Impacts of an Unsafe Workplace Leader

New federal regulations under the Canada Labour Code and the Occupational Health and Safety Act across Canada regulate the enforcement of control over violence and harassment in the workplace. It is your legal responsibility to make sure that you have a violence free workplace. Now the harassment may not be as blatant as in the lawsuit above, but even the subtle approaches to managing employees with harassment, microaggressions, and bias can lead to a workplace that is not safe for employees.

Legal and financial implications are not the only consequences of manager misconduct. An unsafe workplace can also impact the following1:

  • Productivity – individuals that feel unsafe have less productivity and will not perform to their full potential. Statistics Canada’s survey showed that 24% of employees who experienced workplace harassment had a lower level of motivation to perform their job compared to 9% of employees who did not experience workplace harassment.
  • Corporate culture – a culture that supports harassment and lack of safety will be one destined to fail. Evidence suggests that being harassed in the workplace by a supervisor or another person in a position of power can potentially have more harmful consequences for victims than being harassed by someone without the power imbalance. Survey participants who had been harassed by a person in power were significantly more likely to be unsatisfied with their jobs, have a weak sense of belonging at the organization, and have plans to leave their job compared to those who had been harassed not by a person in power.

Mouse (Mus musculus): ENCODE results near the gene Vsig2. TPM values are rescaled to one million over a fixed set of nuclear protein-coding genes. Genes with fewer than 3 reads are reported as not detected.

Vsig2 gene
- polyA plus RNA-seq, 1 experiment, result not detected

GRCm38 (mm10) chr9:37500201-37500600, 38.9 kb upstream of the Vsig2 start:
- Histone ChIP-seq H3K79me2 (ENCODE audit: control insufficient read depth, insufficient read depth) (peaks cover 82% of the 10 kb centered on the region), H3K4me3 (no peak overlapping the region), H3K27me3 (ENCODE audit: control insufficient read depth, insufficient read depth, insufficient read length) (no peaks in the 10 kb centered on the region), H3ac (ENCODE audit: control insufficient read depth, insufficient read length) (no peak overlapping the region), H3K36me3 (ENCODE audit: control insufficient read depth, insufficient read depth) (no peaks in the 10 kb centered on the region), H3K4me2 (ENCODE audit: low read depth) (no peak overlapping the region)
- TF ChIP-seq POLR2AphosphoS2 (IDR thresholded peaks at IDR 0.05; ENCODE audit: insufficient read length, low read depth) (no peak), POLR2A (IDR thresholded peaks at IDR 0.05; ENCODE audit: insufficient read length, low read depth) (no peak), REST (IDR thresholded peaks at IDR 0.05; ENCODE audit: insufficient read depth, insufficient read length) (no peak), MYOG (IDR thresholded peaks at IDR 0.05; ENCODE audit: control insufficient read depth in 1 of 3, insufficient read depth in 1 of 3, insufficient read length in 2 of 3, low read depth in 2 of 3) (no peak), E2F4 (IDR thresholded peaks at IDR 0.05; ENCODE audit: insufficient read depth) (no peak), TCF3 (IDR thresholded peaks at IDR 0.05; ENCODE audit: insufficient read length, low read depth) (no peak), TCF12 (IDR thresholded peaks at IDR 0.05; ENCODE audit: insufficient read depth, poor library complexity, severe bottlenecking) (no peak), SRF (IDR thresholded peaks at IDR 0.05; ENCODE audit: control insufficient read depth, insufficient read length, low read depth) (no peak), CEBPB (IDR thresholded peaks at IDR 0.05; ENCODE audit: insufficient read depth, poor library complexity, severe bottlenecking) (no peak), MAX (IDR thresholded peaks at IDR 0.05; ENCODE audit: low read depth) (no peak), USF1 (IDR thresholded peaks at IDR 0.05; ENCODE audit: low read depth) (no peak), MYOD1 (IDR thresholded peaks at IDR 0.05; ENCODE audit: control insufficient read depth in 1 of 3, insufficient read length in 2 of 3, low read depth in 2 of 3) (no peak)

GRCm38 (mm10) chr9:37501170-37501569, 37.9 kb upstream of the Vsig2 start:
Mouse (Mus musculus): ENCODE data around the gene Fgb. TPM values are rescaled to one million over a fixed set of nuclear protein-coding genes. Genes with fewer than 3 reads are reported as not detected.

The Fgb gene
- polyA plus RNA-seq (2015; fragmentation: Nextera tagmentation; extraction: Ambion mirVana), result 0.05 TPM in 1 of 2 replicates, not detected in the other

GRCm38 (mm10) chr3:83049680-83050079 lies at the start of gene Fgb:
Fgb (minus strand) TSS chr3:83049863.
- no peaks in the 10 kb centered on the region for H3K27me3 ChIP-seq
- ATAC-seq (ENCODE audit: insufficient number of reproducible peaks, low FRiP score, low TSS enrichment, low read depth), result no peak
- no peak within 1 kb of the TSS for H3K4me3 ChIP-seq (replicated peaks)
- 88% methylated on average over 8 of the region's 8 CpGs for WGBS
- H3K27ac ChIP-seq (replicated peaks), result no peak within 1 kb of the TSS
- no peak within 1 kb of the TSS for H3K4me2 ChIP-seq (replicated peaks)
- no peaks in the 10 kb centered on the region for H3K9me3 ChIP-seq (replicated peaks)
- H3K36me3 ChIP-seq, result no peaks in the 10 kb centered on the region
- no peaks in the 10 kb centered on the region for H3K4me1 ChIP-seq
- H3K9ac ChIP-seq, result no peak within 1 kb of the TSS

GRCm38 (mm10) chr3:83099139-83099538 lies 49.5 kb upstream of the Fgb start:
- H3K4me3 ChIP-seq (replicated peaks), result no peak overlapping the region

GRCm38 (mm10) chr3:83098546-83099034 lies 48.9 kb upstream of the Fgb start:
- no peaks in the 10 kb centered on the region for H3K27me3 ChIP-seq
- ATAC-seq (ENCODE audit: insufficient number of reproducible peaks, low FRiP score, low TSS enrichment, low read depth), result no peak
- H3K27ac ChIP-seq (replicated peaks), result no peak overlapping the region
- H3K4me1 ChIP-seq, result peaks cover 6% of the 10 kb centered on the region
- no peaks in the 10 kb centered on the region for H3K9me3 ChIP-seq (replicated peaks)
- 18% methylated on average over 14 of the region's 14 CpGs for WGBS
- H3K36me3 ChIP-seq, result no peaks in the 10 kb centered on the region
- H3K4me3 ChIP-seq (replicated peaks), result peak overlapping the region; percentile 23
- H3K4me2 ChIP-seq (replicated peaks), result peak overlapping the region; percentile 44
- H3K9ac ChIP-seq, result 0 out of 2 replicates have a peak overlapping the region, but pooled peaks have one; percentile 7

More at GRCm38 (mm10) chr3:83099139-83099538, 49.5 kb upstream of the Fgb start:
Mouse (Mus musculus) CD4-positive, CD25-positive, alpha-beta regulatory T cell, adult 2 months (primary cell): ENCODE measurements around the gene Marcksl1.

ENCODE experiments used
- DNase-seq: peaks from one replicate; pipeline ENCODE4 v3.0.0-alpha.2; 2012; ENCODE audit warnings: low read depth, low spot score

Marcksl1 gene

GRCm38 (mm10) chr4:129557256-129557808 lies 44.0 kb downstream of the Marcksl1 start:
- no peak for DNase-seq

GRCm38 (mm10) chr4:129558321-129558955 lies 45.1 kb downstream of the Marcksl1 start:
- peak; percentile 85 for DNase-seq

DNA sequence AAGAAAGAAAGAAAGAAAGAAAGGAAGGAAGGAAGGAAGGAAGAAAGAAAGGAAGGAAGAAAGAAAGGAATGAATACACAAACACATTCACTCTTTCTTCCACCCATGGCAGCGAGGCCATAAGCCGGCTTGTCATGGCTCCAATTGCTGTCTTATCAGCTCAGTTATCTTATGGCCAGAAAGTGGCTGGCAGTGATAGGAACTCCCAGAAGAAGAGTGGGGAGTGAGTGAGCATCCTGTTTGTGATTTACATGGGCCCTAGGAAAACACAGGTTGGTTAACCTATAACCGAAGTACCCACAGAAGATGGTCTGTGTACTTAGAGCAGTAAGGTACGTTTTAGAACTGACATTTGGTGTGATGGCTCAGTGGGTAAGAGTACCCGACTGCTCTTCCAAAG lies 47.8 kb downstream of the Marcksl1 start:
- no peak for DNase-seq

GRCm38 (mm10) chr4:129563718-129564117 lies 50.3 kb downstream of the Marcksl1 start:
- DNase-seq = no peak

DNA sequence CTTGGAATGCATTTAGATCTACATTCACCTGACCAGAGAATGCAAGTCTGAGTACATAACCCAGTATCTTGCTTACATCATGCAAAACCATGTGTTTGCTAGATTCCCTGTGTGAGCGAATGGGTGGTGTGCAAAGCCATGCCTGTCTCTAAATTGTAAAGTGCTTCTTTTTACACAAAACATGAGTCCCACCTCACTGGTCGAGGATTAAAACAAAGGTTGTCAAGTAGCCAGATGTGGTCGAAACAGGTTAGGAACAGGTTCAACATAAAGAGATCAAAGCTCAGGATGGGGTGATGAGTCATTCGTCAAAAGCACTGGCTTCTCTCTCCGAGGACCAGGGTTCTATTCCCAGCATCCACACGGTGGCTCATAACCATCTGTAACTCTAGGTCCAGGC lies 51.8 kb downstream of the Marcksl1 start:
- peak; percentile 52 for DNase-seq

• Overall wellbeing of team members – there is a link between workplace harassment and personal well-being indicators such as stress, mental health, and outlook on life.


Success Coaching Works

Leadership skills do make a difference in your corporate culture. You can state that you have a workplace that is free from harassment, but without the tools for leaders to be the role model or manage the workplace issues, your corporate culture will not be actioned.

Emotional intelligence, compassion, and empathy can be learned with Success Coaching. Inclusive leadership tools can be created and used to ensure a workplace support system that allows employees to come to work and focus on productivity and healthy working relationships.